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Stay alert: six scams to watch out for

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We’re all spending more time at home and online at the moment, which can leave us open to more opportunities to encounter and fall victim to a scam. Staying safe means staying up-to-date with how scammers are changing their tactics and adapting them to the current environment.

Watch out for phishing emails

We’re interacting with organisations online more than ever before, as businesses and Government agencies keep us updated on how our society is changing and their services are adapting.

With an increase in incoming communications, it’s important to remember to be cautious about clicking links in emails and opening attachments. Scammers frequently send spoof emails which look real, but which aim to steal your valuable personal information by tricking you into entering your secure information into a fake website.

If you receive an email from any organisation, it’s always safest to go directly to their website from your web browser and log in from there, rather than clicking a link.

Find out more about how to keep your personal information safe on our Attempts to Gain Personal Information webpage.

Be wary of ATO-related telephone scams

Tax time typically sees an increase in the number of scams, and with changes to many peoples’ personal and financial circumstances, there are plenty of opportunities for scammers to take advantage of peoples’ uncertainty.

The ATO has received reports of scammers sending members of the public automated phone calls pretending to be from the ATO, Services Australia and the Department of Legal Services claiming that their TFN has been suspended and that there is a legal case against them.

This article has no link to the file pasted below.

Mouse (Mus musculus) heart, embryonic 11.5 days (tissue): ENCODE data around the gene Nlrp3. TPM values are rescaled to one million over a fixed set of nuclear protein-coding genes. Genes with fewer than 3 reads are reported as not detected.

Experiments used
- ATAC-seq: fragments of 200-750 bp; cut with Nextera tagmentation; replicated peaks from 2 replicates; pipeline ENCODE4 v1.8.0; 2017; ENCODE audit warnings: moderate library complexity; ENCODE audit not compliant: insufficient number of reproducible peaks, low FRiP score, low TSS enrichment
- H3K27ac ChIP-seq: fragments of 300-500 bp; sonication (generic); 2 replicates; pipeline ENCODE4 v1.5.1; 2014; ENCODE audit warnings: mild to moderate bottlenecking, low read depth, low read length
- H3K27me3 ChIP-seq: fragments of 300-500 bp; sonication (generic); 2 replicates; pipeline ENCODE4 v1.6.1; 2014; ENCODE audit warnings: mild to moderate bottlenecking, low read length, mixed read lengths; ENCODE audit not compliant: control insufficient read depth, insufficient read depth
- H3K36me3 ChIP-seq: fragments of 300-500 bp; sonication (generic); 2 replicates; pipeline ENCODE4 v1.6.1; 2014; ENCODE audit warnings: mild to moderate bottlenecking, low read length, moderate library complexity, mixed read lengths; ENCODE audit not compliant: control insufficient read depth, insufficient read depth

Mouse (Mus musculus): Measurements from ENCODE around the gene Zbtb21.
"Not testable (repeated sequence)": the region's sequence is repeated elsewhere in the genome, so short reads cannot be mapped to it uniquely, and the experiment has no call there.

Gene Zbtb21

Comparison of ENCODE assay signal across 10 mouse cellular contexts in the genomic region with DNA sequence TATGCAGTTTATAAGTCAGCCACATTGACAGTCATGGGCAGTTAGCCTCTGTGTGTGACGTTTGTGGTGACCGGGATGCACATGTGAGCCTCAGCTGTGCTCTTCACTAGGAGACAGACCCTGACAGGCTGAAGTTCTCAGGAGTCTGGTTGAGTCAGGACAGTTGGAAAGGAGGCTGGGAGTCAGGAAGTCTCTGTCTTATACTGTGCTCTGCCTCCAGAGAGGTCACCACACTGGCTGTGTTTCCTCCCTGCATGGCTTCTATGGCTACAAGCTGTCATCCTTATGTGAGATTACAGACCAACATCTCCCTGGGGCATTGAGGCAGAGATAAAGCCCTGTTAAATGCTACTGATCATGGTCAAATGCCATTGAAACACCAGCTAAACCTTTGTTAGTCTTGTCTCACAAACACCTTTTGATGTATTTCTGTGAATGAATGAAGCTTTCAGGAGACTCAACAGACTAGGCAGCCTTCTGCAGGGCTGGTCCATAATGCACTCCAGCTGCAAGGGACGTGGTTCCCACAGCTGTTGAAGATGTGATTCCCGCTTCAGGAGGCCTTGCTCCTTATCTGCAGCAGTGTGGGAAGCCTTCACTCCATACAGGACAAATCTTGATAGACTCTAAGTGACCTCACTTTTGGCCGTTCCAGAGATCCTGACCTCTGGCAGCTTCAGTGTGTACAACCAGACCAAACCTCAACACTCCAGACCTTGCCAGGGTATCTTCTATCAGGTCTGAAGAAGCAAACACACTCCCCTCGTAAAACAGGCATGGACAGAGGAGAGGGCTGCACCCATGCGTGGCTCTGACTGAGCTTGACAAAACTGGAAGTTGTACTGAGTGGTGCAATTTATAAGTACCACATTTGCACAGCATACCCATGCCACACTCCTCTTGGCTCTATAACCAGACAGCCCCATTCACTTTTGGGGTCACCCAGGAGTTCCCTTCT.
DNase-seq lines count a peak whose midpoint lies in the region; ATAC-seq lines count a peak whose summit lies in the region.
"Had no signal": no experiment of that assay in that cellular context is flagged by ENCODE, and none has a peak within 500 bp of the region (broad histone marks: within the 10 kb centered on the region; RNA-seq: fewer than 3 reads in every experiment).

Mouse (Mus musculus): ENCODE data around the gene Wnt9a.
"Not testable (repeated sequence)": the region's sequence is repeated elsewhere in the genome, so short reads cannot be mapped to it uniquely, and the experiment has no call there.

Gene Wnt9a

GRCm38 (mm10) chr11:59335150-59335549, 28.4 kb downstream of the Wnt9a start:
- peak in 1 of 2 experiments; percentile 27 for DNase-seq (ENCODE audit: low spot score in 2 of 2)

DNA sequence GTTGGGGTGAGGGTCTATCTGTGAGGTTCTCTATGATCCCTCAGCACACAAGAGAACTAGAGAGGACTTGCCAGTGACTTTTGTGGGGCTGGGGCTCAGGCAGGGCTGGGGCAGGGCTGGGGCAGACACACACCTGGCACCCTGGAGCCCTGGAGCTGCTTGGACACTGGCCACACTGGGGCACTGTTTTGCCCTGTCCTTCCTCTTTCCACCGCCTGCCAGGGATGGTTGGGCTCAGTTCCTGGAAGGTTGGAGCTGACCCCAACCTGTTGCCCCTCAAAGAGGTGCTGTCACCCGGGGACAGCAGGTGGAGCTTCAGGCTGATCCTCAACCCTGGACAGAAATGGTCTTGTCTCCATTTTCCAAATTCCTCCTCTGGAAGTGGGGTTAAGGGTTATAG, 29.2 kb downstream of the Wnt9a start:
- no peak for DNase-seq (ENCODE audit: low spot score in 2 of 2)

The call tells people they must contact the caller by pressing '1' or they will be referred to the court and arrested, and then asks them to provide private financial information.

If you receive this call, hang up and do not provide the information requested. The ATO or other Government agencies will never send unsolicited pre-recorded voicemails or threaten you with immediate arrest.

Learn more about identifying extortion attempts on our Threats and Extortion webpage.

Don’t fall for investment scams

The prospect of an investment with high returns and low risk can be tempting, As people seek alternate means to generate an income particularly if your personal circumstances have been negatively affected by the current situation.

Investment scams are the most common scam reported to the ACCC, often beginning with a cold-call offering an opportunity ‘not available’ to the general public.

The type of investment offered varies – it could be shares, real estate, virtual currency, option trading, or foreign currency trading. The scammers can be very convincing and may position the opportunity as low risk, with the ability to sell anytime or get a refund for non-performance. These scams are often accompanied by polished marketing materials and can feel like a legitimate opportunity.

Be cautious. As with many frauds and scams, if the offer seems too good to be true, it most likely is.

If the person providing the offer does not have an Australian financial services licence (AFSL), calls you repeatedly, or says you need to make a quick decision to avoid missing out the investment offer may well be a scam. If you spot any of these signs, hang up the phone and end the conversation.